Even before his first-division debut for Boca Juniors, Sebastian Battaglia had already built a formidable reputation for himself within the fabled club. The midfielder, born in the Santa Fe province, had caused a stir ever since joining the Buenos Aires outfit and was widely predicted to grow into a key component of the Xeneize midfield.

Nearly 15 years have passed since young Sebastian arrived in the capital, and those who forecast great things for him then been proved spectacularly correct. At the age of 27, the central midfielder has accumulated a list of silverware the envy of any veteran performer. Since his debut in 1998, the Argentinian has won five domestic league titles, four Copa Libertadores, two Intercontinental (Toyota) Cups and one Recopa Sudamericana. Next on the agenda is a third visit to Japan and Boca's bid for the FIFA Club World Cup 2007. As he prepares for December's showpiece event, Battaglia took time out to chat to FIFA.com about the challenge ahead and a possible rematch with AC Milan.

'I can't quite believe it'
Even after nine years as a top-flight regular, Battaglia still struggles to get his head round his achievements. "Even I can't quite believe everything I've achieved with this team," he said. "It only really sinks in when you look in magazines, go over the record books... To be honest it's unbelievable!" says the serial medal-collector. "Now I keep hold of everything, and the day I retire I'll have them for the rest of my life. You have to enjoy these things to the full because you don't know if they'll happen again."

Sebastian is not one for resting on his laurels, however, and is currently focused on the imminent trip to Japan - his third to the Land of the Rising Sun. The omens are certainly good, on his previous two visits the Xeneizes came back with the Intercontinental (Toyota) Cup after defeating no lesser sides than Real Madrid and AC Milan. Not that Battaglia and Co. will be letting their guard down: "No, certainly not. It's not easy to stay motivated after so much success, but you have to keep setting yourself goals and going in search of them. Even more so at a club like this, whose history demands so much."

"I've still got very clear memories of the two times we won in Japan. I was very young (20) the first time around and I was fortunate enough to play against Real Madrid. I'll be eternally grateful to Carlos Bianchi for believing in me," says Battaglia with feeling. "I was more experienced when we faced Milan in 2003. I remember I missed a penalty in the shoot-out but we still won. It was a strange experience because it was my farewell match before heading to play in Spain."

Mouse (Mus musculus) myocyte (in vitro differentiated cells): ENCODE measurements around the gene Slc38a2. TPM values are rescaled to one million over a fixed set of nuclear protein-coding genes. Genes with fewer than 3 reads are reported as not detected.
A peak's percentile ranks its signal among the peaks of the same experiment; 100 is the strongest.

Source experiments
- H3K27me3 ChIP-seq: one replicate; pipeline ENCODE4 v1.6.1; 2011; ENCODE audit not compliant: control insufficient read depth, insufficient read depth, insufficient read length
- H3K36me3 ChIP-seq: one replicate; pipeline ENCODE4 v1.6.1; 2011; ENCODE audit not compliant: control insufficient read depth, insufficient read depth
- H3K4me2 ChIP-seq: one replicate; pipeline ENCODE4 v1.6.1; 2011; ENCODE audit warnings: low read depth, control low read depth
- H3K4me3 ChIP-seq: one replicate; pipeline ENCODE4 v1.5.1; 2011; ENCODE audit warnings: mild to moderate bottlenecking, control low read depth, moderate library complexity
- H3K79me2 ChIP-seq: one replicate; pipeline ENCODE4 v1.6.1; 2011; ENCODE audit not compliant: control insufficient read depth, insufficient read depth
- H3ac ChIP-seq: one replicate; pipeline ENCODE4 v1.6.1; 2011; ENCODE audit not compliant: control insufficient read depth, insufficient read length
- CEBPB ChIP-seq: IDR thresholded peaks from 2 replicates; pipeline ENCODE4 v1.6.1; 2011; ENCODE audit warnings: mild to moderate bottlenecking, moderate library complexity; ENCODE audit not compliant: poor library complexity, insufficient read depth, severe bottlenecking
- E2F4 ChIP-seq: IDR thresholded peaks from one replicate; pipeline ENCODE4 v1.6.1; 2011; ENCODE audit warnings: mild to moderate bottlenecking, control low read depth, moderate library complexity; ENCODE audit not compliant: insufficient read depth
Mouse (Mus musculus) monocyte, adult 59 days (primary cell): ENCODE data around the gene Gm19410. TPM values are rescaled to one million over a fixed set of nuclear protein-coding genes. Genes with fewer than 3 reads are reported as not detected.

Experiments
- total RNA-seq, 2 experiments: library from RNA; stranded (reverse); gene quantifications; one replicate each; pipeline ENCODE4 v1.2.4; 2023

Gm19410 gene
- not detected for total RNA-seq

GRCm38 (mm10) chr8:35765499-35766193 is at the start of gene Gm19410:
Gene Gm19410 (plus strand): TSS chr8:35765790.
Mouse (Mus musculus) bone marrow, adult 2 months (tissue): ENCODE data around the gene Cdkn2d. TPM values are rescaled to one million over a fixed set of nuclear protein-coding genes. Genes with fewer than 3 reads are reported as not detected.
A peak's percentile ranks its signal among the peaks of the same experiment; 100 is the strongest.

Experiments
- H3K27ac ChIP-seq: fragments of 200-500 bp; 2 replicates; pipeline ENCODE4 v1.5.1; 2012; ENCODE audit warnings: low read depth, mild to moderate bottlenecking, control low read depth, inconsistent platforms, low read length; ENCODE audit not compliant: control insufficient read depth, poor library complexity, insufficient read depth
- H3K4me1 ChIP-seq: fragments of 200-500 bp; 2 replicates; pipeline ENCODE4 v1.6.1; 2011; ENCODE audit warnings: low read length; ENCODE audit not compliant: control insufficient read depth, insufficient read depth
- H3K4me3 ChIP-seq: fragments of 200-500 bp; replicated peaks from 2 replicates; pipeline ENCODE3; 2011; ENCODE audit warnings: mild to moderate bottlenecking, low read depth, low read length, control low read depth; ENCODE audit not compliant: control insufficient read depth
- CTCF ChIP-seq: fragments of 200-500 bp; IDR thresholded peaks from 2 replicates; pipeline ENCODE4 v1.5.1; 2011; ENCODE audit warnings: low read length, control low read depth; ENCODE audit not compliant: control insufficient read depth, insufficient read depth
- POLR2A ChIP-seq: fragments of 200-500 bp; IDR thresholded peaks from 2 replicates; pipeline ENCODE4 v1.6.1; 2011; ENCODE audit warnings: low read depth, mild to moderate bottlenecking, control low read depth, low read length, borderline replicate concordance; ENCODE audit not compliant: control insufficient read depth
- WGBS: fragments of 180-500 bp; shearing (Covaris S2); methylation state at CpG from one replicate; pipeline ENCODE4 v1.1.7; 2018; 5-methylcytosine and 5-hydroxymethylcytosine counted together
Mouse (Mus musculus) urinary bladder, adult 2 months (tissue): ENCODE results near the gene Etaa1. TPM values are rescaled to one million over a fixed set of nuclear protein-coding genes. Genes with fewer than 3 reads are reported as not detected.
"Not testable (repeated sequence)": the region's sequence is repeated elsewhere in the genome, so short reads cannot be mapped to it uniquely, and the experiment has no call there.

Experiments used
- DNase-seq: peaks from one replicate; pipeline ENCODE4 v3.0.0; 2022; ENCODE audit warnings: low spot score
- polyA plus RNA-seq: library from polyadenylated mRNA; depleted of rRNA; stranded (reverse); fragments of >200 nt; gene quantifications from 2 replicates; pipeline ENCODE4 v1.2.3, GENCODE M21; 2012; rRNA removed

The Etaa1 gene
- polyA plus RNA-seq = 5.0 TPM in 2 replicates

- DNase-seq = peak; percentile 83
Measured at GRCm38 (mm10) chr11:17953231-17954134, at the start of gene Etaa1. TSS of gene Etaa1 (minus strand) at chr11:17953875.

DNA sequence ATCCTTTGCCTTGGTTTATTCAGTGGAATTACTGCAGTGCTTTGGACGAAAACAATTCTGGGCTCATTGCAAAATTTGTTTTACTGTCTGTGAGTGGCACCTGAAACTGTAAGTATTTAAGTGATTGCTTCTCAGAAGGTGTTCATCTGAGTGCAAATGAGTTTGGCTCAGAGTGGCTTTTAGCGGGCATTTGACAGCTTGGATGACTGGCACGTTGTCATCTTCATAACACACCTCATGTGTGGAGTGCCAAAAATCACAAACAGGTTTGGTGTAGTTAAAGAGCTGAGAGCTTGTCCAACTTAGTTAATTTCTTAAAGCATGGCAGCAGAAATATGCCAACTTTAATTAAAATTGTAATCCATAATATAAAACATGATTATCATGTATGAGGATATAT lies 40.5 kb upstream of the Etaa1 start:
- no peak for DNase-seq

Yet Battaglia's spell in La Liga with Villarreal did not last, and in 2005 he found himself heading back across the Atlantic to rejoin his spiritual home. "The truth is that you miss Boca once you leave. Here there's a winning mentality that you'd struggle to find anywhere else: nobody settles for second best and everybody wants to win more trophies," says the Xeneize icon, whose thirst for success remains unquenched. "Things went well for me in Spain, but it's just not the same. Now I want to continue like this, by winning everything. Japan is another good opportunity."

Nobody likes losing
At Japan 2007, Boca Juniors have a good chance of coming up against European heavyweights AC Milan, the team they beat in the Intercontinental (Toyota) Cup final in 2003. Despite statements to the contrary from the Italian camp, Battaglia expects the Rossoneri to be eager for revenge.

"There was a lot of talk about how European teams didn't care about the title as much as South American sides, but I can assure you they didn't enjoy losing that final one bit. Nobody likes losing and Milan, with their rich tradition, are no exceptions. I don't think they'll have enjoyed making the trop and seeing us come away with the Cup," says Battaglia, who has recently been called up to the Argentina national squad.

Given the fierce competition awaiting them in Japan, Battaglia avoids classing Boca in the role of title contenders: "We've got two very difficult games ahead of us (if we want to win the trophy). There's no doubt that we've earned a certain level of respect over the years and nobody will be underestimating us, but we need to produce the performances to match."

On a personal note, were Boca and Milan both to make it through to the final, the inspirational midfield man could have the opportunity to make up for that missed spot kick from 2003. "I'd face up to that situation again, no problem," he says, a steely glint in his eyes. "Penalties are nerve-racking, especially for the fans, but if I found myself in the same situation today I'd be more than happy to step up again." With such determination and strength of character, a third success from three trips to Japan is a distinct possibility...